To answer the two parts of the question in short. I reckon Shankland would sign a new deal providing the terms were right. And, no, it isn't inevitable he'll move on. Neil McCann, on Sportscene, spoke of him becoming the highest-paid player at the club. The former Hearts star is a consultant to the agency which represents the player. He was right, Shankland deserves to be recognised as the club's highest earner. Simply because he is not only the team's best player but the most important one.

Hearts won't want to lose him this month, not with the team in such a strong position going into the second half of the campaign as they look to finish third and earn European group stage football which would likely be worth upwards of £3million profit. It should, and likely would, take a monumental- or "exceptional" as per McKinlay - offer to prise him away. It is therefore realistic, in my view, that Shankland signs an extension that would make him the club's highest-paid player but have an agreement or clause in his deal which would allow him to leave should a certain bid be made.

What Steven Naismith said about Beni Baningime, his contract offer and the way the club should act in terms of selling assets was interesting. 

"You’ve just got to offer them an opportunity and say ‘listen I think this is still better for you’ and when the time is right not be difficult and awkward, drive a good deal because it is a good business but don’t sour the taste of what you have had for any tiny wee advantage because players talk."

Now, it's not inconceivable that Shankland could stay long-term. He's on the way to becoming a Hearts legend. He is adored by the fans. He is in the best form of his life at the highest level in Scotland and is in a position where he's on the cusp of being part of Steve Clarke's Scotland squad for the Euros in Germany. 

But you have to remember that he will turn 29 later this year. With 18 months left on his current deal, he could see his next contract being one that could set him and his family up for a long time after retirement. Can Hearts give him a salary that matches his value? It would be hard, only because his value is significantly higher than when he first signed.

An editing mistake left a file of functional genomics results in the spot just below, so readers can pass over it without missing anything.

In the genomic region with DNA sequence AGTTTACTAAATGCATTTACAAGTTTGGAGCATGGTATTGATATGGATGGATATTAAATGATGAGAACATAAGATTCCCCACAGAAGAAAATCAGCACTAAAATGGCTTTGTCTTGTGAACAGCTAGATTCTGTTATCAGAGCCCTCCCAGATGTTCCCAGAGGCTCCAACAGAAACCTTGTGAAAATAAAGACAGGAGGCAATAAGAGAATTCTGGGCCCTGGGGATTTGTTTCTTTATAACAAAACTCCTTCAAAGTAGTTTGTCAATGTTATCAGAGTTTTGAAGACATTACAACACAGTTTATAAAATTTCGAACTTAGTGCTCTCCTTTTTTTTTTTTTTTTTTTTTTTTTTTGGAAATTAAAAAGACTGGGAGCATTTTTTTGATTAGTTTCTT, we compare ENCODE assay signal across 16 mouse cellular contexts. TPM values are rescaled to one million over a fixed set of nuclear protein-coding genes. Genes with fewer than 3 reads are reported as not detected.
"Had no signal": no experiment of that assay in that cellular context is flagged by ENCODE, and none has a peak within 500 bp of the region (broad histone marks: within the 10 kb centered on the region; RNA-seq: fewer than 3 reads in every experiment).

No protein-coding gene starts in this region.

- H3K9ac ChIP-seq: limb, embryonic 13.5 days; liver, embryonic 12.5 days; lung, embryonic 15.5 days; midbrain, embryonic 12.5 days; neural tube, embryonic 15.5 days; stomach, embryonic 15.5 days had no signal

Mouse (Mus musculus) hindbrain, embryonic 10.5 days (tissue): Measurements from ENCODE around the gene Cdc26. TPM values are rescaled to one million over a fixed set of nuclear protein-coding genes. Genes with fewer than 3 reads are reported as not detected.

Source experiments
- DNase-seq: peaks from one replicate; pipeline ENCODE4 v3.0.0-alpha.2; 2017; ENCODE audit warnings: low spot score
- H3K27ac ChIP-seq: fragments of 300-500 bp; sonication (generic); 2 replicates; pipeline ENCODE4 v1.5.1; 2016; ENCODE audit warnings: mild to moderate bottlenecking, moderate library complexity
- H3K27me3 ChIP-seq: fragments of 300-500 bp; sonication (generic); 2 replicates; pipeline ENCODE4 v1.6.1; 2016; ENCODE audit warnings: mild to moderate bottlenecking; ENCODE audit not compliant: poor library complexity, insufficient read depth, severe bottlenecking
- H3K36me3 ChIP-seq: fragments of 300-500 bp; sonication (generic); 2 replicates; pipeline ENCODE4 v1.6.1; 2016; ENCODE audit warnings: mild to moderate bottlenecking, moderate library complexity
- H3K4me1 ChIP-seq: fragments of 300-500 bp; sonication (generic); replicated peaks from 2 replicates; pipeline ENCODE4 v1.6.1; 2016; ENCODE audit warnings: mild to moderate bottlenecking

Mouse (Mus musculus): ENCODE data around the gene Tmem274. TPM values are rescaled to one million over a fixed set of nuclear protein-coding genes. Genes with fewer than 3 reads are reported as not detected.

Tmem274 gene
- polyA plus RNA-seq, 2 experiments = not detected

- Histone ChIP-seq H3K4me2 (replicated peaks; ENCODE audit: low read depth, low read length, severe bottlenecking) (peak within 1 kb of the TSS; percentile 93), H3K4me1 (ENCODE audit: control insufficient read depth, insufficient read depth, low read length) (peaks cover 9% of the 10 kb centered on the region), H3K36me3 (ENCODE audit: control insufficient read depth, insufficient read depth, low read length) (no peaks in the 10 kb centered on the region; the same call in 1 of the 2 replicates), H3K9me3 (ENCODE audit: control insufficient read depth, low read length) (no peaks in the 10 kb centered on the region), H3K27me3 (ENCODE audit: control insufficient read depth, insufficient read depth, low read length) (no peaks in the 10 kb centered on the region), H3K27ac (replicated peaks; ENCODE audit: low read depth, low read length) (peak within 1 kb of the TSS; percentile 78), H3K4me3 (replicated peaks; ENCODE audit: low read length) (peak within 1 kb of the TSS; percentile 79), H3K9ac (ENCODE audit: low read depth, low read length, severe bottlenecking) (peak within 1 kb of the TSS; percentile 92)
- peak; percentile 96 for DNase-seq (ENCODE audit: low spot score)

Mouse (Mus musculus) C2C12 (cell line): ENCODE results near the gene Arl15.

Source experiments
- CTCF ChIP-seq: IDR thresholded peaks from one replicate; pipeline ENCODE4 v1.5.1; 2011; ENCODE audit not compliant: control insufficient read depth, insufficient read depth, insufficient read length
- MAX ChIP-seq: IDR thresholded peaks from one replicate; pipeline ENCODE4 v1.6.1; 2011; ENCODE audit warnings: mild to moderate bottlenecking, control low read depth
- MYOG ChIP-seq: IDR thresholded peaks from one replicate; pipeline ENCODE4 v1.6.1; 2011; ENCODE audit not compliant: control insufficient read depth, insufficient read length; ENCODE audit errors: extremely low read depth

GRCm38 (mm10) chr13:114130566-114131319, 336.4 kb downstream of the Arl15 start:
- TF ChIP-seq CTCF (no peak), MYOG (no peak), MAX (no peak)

As I said on a recent Hearts Standard YouTube briefing. My prediction is a contract extension with a reasonable release clause which wouldn't put clubs off.

Joel Sked

READ MORE: How Steven Naismith wants Hearts to get better at producing academy talent

What three realistic signings would you make from other teams in the league?

Hearts Standard:

Ryan Strain – It’s no secret that Hearts require further strengthening at right wing-back in the long term, and there are few Premiership players better equipped for the task than Strain. Big, fast and strong with excellent stamina, the 26-year-old has all the athleticism required for the role. He is used to playing as a wing-back and has become one of the first names on Stephen Robinson’s team sheet. Strain’s deal is up in the summer so he could be a useful addition once Dexter Lembisika's loan expires.

Yan Dhanda – Probably not as much of a priority as finding another No.6, but I cannot see any players capable of filling in for Baningime that are realistic options during the January window. Naismith might well have to look further afield to find an understudy for the former Everton man but if Hearts were to bring in a midfielder this month, then Dhanda is the obvious candidate. His underlying numbers are up there with some of the best playmakers in the league, and it looks like his time in Dingwall is drawing to a close. Whether he arrives imminently or in the summer, he would be a fine addition to the squad.

Joel Nouble – Another player whose contract is expiring in the summer, and another one who I’d like to see Hearts take a punt on. Davie Martindale was very candid when expressing his hope of selling the big centre-forward during the summer, and Livingston’s lack of resources are well-publicised – Nouble could be available on the cheap. His sheer physicality makes him a handful for defenders, and his hold-up ability is a sizeable string to his bow. His goal return is an obvious concern, but how would he fare in a better team? Nouble deserves a step up, and I think he would be a shrewd investment for anyone who offers him one.

James Cairney

How many signings are needed in January, and in what positions?

Hearts Standard:

With right-back sorted following the arrival of Dexter Lembikisa, I think that finding another No.6 is important. Baningime cannot be relied upon to play every minute of every game from now until the end of the season, and playing in such an important position, where composure on the ball is of utmost importance, is a lot to ask of a youngster like Macaulay Tait. Nieuwenhof played there in the 2-2 draw with County and didn’t look like the solution, so another option wouldn’t go amiss.